Three steps to survival: Interview with AMD president and CEO Rory Read

4 min read

When Rory Read joined AMD in 2011 it was a company in trouble, but he has led the company back into profitability. Tim Fryer asked him how he achieved it.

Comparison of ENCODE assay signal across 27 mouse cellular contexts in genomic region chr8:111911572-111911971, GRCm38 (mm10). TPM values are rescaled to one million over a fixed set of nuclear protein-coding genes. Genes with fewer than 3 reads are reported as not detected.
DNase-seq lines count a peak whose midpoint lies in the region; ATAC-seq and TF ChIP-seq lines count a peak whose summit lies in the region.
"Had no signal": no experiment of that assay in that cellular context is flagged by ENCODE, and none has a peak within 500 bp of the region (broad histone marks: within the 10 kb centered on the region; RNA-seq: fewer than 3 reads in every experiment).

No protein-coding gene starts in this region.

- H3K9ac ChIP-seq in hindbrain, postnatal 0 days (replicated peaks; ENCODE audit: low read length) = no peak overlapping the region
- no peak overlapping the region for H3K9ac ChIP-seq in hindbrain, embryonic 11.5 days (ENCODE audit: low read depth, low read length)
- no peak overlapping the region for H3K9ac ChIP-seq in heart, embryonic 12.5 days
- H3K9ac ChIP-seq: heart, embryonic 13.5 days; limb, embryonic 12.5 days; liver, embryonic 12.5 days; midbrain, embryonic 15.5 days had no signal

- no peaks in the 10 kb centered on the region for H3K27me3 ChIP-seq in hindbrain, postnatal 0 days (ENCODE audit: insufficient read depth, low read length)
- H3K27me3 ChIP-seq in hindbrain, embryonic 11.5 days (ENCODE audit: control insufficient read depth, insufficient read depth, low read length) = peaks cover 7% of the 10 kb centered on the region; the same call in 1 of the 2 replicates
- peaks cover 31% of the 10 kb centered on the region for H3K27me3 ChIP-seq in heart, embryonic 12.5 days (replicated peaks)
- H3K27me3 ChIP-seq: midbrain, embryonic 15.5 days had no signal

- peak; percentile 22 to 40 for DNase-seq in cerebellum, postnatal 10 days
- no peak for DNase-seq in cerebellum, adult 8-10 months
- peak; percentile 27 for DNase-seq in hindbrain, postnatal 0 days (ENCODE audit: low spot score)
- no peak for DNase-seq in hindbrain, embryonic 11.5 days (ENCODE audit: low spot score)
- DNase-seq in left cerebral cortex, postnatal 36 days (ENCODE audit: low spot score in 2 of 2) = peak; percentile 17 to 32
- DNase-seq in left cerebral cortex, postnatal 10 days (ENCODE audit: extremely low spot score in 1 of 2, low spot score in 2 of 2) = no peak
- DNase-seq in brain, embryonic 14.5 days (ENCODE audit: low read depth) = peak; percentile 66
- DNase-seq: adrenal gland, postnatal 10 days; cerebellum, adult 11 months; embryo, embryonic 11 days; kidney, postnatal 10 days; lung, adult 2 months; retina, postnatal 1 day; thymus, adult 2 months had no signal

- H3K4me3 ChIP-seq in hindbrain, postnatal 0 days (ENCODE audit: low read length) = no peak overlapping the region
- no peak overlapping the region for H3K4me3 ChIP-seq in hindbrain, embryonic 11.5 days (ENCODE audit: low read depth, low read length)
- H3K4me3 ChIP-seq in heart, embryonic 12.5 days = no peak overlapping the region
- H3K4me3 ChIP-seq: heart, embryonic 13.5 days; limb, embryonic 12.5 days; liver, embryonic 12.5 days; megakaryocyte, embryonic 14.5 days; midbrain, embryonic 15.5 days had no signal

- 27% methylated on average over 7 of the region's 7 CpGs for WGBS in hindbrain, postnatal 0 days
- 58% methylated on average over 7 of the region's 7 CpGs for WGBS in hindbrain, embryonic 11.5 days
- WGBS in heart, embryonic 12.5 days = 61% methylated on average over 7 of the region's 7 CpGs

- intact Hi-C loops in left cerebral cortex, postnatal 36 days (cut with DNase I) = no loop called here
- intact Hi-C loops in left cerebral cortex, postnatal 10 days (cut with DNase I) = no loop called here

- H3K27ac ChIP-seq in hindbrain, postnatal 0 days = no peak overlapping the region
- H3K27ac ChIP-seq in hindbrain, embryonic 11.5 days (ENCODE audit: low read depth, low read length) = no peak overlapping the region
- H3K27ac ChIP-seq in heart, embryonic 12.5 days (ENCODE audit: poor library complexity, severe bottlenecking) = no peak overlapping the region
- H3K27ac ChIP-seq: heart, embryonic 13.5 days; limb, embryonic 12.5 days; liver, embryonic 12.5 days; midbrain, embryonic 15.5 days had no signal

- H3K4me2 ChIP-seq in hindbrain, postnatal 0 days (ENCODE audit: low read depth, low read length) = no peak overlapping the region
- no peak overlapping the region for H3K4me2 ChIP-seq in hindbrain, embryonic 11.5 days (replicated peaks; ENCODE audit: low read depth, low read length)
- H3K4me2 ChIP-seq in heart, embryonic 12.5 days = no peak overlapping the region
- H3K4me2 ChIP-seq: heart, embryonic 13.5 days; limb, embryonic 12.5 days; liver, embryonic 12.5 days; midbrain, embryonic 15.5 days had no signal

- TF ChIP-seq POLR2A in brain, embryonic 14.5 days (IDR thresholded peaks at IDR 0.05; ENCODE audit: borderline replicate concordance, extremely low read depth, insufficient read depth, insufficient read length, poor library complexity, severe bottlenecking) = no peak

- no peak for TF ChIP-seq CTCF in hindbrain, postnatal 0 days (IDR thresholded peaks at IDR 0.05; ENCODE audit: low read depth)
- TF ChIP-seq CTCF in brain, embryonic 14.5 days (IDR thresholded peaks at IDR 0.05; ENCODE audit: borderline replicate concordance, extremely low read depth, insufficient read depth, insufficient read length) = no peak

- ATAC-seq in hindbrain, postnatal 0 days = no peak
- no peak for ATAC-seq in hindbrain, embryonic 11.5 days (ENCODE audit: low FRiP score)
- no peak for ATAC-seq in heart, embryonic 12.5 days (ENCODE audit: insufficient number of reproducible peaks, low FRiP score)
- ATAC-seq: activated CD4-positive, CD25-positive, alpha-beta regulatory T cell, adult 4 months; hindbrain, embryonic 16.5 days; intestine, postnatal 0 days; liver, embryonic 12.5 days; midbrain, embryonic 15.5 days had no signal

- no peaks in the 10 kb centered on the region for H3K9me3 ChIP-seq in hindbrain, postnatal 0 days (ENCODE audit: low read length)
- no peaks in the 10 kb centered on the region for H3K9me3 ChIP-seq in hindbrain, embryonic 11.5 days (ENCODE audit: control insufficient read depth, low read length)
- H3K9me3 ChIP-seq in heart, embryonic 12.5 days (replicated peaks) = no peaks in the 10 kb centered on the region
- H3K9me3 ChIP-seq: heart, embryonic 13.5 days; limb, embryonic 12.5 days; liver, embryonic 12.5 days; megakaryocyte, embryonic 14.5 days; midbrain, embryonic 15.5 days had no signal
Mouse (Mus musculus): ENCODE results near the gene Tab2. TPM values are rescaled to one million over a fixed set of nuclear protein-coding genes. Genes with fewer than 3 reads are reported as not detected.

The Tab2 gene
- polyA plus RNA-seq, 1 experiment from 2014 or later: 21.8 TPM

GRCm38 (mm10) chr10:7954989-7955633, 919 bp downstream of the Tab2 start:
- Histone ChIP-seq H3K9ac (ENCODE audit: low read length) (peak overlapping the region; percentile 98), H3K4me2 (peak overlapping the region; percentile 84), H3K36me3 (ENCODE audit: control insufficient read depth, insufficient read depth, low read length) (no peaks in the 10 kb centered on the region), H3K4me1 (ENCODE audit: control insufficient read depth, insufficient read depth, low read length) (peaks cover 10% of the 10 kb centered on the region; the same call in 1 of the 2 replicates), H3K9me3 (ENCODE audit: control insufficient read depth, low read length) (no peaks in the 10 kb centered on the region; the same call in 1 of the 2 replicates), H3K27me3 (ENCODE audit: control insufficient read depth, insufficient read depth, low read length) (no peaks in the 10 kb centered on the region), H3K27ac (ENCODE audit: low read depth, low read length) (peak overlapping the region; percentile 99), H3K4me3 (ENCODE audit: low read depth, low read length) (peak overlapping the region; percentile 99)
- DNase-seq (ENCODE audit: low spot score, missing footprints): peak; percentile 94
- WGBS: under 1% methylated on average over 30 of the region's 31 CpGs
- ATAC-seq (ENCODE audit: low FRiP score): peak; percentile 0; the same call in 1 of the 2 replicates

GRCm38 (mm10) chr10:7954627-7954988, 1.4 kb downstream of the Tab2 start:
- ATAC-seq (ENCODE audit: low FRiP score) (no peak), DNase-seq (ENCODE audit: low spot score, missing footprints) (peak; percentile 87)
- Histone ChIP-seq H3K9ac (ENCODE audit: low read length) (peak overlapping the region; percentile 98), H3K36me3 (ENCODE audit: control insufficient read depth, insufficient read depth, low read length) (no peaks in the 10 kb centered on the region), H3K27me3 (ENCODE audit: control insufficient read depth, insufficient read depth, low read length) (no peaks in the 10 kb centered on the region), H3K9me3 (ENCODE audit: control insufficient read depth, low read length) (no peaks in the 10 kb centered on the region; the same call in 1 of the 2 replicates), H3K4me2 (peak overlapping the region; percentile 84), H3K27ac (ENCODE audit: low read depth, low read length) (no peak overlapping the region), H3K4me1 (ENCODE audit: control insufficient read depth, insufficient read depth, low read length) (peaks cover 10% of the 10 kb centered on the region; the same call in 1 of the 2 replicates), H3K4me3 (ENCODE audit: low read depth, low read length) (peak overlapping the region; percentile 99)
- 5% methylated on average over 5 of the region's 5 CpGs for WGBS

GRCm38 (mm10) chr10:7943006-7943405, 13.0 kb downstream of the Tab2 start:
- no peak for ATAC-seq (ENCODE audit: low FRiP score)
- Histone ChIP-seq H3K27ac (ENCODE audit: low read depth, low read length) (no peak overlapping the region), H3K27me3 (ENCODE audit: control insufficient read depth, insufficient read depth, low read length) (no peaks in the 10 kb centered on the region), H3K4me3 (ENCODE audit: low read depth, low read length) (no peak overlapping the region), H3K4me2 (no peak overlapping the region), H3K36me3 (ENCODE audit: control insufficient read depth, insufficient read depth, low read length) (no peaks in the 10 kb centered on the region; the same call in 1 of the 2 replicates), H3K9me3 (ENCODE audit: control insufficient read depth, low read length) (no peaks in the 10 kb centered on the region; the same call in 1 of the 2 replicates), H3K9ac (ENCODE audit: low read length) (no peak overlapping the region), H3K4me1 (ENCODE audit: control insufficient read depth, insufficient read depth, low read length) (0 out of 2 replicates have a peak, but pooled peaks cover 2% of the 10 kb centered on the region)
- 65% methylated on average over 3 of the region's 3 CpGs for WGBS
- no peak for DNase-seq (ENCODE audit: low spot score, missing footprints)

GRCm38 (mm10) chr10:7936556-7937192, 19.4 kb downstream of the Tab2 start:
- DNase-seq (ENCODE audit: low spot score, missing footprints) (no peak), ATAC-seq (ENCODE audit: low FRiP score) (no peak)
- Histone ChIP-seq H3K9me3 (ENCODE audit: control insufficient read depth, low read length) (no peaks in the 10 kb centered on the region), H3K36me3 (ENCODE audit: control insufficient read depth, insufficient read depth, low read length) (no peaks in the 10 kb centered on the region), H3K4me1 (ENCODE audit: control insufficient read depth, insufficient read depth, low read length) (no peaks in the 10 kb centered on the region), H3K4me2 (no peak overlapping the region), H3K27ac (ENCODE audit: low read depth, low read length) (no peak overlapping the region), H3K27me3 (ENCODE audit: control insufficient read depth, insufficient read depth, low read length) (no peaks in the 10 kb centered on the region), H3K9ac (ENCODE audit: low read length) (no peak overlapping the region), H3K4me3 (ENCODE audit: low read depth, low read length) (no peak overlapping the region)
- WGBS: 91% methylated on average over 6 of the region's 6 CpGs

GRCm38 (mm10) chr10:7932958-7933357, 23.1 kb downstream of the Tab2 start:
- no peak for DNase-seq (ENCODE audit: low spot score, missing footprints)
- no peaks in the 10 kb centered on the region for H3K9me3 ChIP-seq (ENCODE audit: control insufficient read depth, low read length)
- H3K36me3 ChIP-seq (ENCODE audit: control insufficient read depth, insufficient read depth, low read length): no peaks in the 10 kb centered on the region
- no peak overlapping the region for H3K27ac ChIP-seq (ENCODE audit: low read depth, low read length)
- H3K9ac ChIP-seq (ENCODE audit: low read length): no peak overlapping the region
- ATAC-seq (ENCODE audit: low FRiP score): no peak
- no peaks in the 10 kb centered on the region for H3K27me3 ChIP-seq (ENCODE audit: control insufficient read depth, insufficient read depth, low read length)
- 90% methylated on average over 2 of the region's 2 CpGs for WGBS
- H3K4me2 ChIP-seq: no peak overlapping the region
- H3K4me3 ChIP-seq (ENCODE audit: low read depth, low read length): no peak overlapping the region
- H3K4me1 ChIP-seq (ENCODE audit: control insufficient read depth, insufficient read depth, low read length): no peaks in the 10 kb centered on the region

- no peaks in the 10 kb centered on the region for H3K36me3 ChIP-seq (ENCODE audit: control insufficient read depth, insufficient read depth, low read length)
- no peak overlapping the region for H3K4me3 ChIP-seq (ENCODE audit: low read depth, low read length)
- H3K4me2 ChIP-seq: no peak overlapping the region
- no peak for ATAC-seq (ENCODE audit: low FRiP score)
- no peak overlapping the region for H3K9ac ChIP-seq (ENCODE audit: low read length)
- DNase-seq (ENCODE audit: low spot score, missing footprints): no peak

Advanced Micro Devices (AMD) has made some important contributions to the world of computing in its 45 years of existence. It was the first company to break the 1GHz barrier, pioneered multicore processing and, through the acquisition of ATI in 2006, made breakthroughs in graphics processing. In the last decade, according to Read, there have been a couple of highs lead by 'great steps in technology' – notably the introduction of the Opteron and the introduction of low power APUs in 2010 – but, in this time, the company was only profitable for a couple of years. The problem was AMD's dependency on the PC market – a sector that accounted for around 95% of its revenues. The introduction of the tablet therefore was a revolution which affected AMD badly. The company needed to do something different and, in 2011, appointed Rory Read as president and CEO. "They knew things were changing and they needed a good strategic direction," said Read. "They knew there was good IP, they knew there were talented people, but they weren't 100% sure of how to take advantage of it." This was not new territory for Read. "I lived through the Gerstner transformation [at IBM] and the move to services," he claimed. He took the lessons learned at IBM to Lenovo, which he led through difficult times back to growth and profitability. "I have generally worked on things that needed refocusing and re- energising. At Lenovo, everyone thought it was going to fail within three years – look at the company now. And, two years ago, AMD was done, baked, over. That is now further from the truth today than it has ever been; it is a different AMD." The task has been accomplished in three steps. Firstly, streamlining; cutting costs by 30%. Secondly, introducing new products based on existing IP. According to Read, these were 'low power, more commercially competitive products that would allow us to execute a return to growth and profitability'. "We laid down the 'turn' – we said by Q3 2013, we would return to profitability and that is what we did." The final step was to move away from the traditional PC market and into new high growth areas. There are five of these high growth segments – new client solutions, professional graphics, dense server, semi custom and embedded. Read said: "Embedded has long sticky relationships where our IP and graphics and compute – both ARM and x86 in an ambidextrous architecture – can make a difference for our customers. "When I came, everyone said you've got to go into smartphones immediately, but the smartphone wave happened seven years before and, if I chased that, I would be chasing into the back end of the trend. It is crowded and people are starting to move away." Instead, the company looked at what it thought would be happening in 10 years; areas where its IP could be used to best effect. "We won't catch every one," Read conceded. "We won't predict every one exactly right, but if we pick three out of those five waves, we are in a great trajectory for the future. And we catch them as they are happening – not chasing the past." The PC market will still represent 50% of AMD's business. "It is foundational," said Read, "it is where our DNA comes from, where the IP was created." But part of company's transformation comes from its ability to deliver new technology. "One of the biggest problems was that AMD didn't always deliver on its commitment and its execution," admitted Read. "We had to change that and drive true ownership and accountability into the organisation. If you ask any of our customers today, they will say that, over the past three years, we have improved our ability to execute dramatically. Embedded wins in Playstation 4 and XBox 1; those are two really tough customers and we executed those ramps nearly flawlessly." Such improvements in execution make claims for implementation of new technology more credible with AMD's new customer base. One such technology that Read predicts will have a big impact on the embedded and 'client space' is HSA – Heterogeneous System Architecture. This is basically an open system architecture that allows improved processor design. AMD is a founder member of the HSA Foundation along with companies such as ARM and Qualcomm. "HSA is going to be huge," said Read, particularly for applications like AMD's APU (Accelerated Processing Unit) SoC, which contains both processing and graphics centres. "HSA creates an architecture that will allow programmers to write code that takes workloads to the proper part of the engine. If you put the right workload on the right solution on that single chip, you can see dramatic improvements in performance – five, maybe 10, times. That kind of workload is the future of this cloud era, which is why HSA, along with our APU and graphics capability, positions us for a unique opportunity. This really is a big deal – it is just the beginning of a trend that is going to dominate the industry over the next 5 to 10 years." HSA is just one of the technologies coming on stream as AMD starts to progress into new markets, some of which are making million dollar contributions to turnover from a standing start in 2012. Meanwhile, the five high growth segments are on track to represent 50% off the company's revenues by the end of 2015 as the third step in AMD's transformation takes shape. Having seen the company turn into a profitable organisation again in Q3 2013, and therefore completing step two successfully, Read is confident of progress with step three "I love the roadmap. I love the cultural change in the organisation. I love the clarity of the strategy and the way that the organisation is embracing it," he concluded. Rory Read Rory Read is president and chief executive officer of AMD and a member of its board of directors. Prior to joining AMD in August 2011, Read was president and chief operating officer of Lenovo Group, During his five years at Lenovo, Read led the company through a substantial business turnaround and led its entry into the tablet and smartphone markets. Before Lenovo, Read spent 23 years at IBM in various global roles. As Managing Partner for IBM's Business Consulting Services Industrial Sector, Read led the division through a turnaround that improved gross margins significantly, drove new customer acquisitions and generated double digit revenue growth and operating profitability.